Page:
Maybe you’ve heard how far-reaching changes in the work culture have gone through Microsoft under the leadership of Satya Nadella? The company abandoned the stressful and test-promoting employee evaluation system instead of focusing on their development. By changing the company’s approach to employees, the new CEO made it clear that a ‚learn-it-all’ attitude is more valuable than „know-it-all. ‘ The growth mindset assumed that talent is not innate but can be worked on and improved continuously. That is why the company has replaced the petrified Talent Talks rating system that helps develop and identify hidden talents.

The time for rigorous evaluation is over. Generation Y, especially the Z, which dominates technology companies, requires a different approach – young people expect the right conditions for development.

6. Encourage feedback and learn from it

In her book “Powerful: Building a Culture of Freedom and Responsibility”, Patty McCord argues that organizations that rely on honest feedback and transparent, open internal communication generate 270% higher ROI within ten years than companies that do not take these issues seriously. You will perhaps agree with us that when people feel that their opinions are taken seriously, productivity and job satisfaction increase. Technology giants know this very well and therefore promote transparent, open internal communication. Dick Costolo, CEO of Twitter in 2010–2015, who previously worked at Google, admits that he learned from his former employer mainly about OKR (Objectives and Key Results), which he applied in his new workplace. This method of planning and achieving the goals of the company, teams, and individual employees is, according to Costolo, mainly an effective and efficient communication tool in the company and less a performance evaluation.

Only good communication, the essential element of feedback, concluding, and translating it into a real recovery plan, allows for development.

7. Bet on effective managers

While reading various news about Google’s activities, we came across an interesting study that this company carried out. It was supposed to prove that managers are an unnecessary link in the organization. The project called Oxygen, however, drew quite different conclusions. It turned out that good managers have a crucial impact on team performance and efficiency. As a consequence of this experiment, Google created a leadership training program based on developing the best managers’ behaviors.

According to Netflix, the role of leaders should be more about inspiring people than managing them. He explains his approach with a quote from the author of “The Little Prince”: ‘If you want to build a ship, do not call people together to collect wood, share the duties and allocate the tasks. Teach them the longing for the vast ocean.’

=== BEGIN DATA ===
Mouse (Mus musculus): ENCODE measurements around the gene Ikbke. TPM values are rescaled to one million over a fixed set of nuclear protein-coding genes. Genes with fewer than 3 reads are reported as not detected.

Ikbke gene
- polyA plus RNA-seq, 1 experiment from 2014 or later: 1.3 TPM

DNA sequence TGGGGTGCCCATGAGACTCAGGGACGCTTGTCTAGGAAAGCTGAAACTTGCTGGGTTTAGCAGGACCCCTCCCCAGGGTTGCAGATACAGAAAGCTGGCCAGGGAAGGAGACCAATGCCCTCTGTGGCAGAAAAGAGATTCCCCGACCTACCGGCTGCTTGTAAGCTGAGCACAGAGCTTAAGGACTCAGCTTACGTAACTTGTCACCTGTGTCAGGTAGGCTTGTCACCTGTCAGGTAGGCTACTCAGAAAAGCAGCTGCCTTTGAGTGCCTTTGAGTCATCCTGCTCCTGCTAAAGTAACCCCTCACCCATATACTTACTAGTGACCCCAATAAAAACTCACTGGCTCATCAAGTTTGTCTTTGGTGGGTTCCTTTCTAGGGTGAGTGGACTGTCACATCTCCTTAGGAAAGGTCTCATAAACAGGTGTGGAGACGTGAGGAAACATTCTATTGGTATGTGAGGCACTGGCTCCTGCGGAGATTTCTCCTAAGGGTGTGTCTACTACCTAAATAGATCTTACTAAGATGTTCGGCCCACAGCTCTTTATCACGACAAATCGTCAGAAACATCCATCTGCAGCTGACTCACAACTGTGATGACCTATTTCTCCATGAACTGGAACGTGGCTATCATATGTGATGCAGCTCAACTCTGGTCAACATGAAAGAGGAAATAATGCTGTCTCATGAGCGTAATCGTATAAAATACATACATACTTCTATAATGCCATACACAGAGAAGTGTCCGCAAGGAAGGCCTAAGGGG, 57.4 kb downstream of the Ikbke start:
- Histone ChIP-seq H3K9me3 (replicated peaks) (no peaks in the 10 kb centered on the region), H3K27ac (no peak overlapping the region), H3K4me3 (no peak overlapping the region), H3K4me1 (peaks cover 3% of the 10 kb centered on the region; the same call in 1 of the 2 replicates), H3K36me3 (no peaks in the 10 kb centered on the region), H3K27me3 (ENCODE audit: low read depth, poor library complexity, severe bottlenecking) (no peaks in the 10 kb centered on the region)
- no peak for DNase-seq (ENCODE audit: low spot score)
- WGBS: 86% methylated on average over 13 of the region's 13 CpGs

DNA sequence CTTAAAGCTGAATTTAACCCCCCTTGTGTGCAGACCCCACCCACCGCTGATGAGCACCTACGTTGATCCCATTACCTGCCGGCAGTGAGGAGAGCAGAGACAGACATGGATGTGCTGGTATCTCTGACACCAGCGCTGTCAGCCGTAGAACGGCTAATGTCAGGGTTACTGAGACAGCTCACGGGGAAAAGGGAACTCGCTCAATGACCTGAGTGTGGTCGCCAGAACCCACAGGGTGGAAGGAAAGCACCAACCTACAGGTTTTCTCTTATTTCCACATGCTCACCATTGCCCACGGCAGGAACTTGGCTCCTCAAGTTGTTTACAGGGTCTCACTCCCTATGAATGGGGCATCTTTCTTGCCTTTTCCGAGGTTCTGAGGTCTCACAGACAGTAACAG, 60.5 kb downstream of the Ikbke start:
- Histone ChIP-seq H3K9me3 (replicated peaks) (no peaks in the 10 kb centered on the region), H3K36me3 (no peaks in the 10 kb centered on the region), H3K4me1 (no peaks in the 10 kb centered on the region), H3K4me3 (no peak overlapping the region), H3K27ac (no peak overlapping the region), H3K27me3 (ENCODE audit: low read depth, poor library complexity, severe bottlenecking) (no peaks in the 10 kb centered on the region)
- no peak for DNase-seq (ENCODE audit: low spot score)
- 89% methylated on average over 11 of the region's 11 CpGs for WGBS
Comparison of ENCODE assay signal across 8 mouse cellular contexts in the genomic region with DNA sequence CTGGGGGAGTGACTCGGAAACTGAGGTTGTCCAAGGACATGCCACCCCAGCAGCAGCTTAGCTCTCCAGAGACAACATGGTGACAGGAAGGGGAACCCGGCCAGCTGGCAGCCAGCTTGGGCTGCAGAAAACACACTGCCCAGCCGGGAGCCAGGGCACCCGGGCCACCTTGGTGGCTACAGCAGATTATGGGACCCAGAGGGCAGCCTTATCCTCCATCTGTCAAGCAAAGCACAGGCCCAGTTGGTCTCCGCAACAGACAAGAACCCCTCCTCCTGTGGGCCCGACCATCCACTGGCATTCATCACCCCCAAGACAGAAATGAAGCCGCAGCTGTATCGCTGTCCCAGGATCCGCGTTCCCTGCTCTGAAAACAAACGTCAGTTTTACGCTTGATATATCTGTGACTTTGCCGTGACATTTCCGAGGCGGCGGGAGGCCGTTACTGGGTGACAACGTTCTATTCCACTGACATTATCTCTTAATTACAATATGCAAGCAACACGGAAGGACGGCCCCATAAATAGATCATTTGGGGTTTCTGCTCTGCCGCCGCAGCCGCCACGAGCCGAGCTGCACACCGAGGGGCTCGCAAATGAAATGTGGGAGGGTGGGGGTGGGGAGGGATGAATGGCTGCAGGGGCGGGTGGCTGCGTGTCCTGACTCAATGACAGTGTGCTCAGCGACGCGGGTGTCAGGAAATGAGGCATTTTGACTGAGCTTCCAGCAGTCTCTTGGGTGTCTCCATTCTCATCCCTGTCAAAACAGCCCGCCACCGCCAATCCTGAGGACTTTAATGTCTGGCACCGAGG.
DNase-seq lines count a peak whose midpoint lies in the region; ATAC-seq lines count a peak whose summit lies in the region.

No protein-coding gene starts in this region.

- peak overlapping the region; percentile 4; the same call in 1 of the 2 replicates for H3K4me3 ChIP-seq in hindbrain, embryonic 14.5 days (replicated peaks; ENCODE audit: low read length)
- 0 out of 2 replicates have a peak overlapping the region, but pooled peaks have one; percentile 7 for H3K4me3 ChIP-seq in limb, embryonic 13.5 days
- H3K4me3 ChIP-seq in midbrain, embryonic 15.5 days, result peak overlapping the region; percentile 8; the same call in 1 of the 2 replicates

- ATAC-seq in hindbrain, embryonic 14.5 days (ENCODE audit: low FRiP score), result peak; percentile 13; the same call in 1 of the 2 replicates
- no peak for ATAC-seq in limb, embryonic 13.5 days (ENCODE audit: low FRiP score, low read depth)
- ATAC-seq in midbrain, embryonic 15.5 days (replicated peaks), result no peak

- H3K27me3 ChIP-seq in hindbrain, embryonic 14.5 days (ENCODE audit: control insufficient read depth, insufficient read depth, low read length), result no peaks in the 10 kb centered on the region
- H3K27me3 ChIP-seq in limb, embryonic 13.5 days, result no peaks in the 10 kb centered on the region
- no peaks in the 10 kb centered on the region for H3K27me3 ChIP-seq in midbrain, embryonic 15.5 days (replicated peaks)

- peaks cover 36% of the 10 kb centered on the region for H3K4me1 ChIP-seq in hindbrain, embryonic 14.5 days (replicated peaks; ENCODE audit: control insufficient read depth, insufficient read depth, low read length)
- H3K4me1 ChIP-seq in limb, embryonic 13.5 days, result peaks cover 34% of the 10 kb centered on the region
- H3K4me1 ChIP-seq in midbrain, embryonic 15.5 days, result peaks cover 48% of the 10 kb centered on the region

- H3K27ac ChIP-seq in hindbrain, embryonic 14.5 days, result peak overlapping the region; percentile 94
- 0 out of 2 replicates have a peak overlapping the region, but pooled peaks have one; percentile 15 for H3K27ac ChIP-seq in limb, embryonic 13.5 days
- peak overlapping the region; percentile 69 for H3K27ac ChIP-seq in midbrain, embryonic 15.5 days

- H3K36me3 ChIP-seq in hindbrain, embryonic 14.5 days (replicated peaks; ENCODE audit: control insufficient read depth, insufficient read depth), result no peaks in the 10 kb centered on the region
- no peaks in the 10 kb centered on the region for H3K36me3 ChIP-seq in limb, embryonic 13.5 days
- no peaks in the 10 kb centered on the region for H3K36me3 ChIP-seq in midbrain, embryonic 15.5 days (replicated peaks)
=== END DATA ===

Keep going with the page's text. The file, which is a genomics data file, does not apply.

When creating employee development programs, do not forget about managers because they directly impact your teams and affect the entire company’s results.

Does technology help integrate teams?

The companies mentioned above are large, well-known technology brands. Young people feel inspired and motivated working in such places – they operate on innovative systems, are part of the change.

We would even risk saying that companies for which organizational culture is essential should take care of the appropriate level of technological development. Therefore, do not be afraid of digitization and automation. That not only means increasing the profit potential but a standard, the expectation of young employees who will be the backbone and the driving force of your organization in a few years.

We observed precisely this situation at one of our clients, in a large company from the service and production industry. Internal processes in the sales department did not keep up with the dynamics of the industry. As a result, the entire sales team (60 people!) headed by the director felt that they did not use the potential of acquiring new customers. Why? Because most of their time was spent on Excel reporting and struggled for the number consistency.

What did we do? See our case study!

We offered the client a holistic view of the sales process in the spirit of the Soft Systems Thinking methodology.

We divided the project into three distinct phases:

What does make us proud?

By automating the work of the sales team and introducing a Power BIbased tool to interactive visualization and business analysis, we proved that focusing on innovation brings the client tangible financial benefits. As a result, salespeople cut reporting time, improved prospecting results, managers could effectively manage the entire sales process.

But something more happened.
The sales team felt a part of the change, boosted creativity and developed their capabilities. They did the change by themselves. We only helped!


It is worth emphasizing that the company’s organizational culture, where employees want to give their best, is not the Fruit Thursdays and a free gym card. The leading technology companies show that it is primarily long-term, thoughtful actions, learning from your mistakes, and openness to changes that make the road to the top possible.

So, follow the example of the best! Build an organization that attracts exceptional talents, employees share your values, and gives them the freedom to develop and inspire them to act.